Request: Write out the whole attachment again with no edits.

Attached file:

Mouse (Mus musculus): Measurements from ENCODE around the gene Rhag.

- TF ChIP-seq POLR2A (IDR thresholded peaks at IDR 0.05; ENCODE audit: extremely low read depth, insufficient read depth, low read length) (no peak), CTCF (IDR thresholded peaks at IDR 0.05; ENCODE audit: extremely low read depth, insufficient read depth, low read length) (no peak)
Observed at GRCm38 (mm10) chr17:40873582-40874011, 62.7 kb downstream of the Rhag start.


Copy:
Mouse (Mus musculus): Measurements from ENCODE around the gene Rhag.

- TF ChIP-seq POLR2A (IDR thresholded peaks at IDR 0.05; ENCODE audit: extremely low read depth, insufficient read depth, low read length) (no peak), CTCF (IDR thresholded peaks at IDR 0.05; ENCODE audit: extremely low read depth, insufficient read depth, low read length) (no peak)
Observed at GRCm38 (mm10) chr17:40873582-40874011, 62.7 kb downstream of the Rhag start.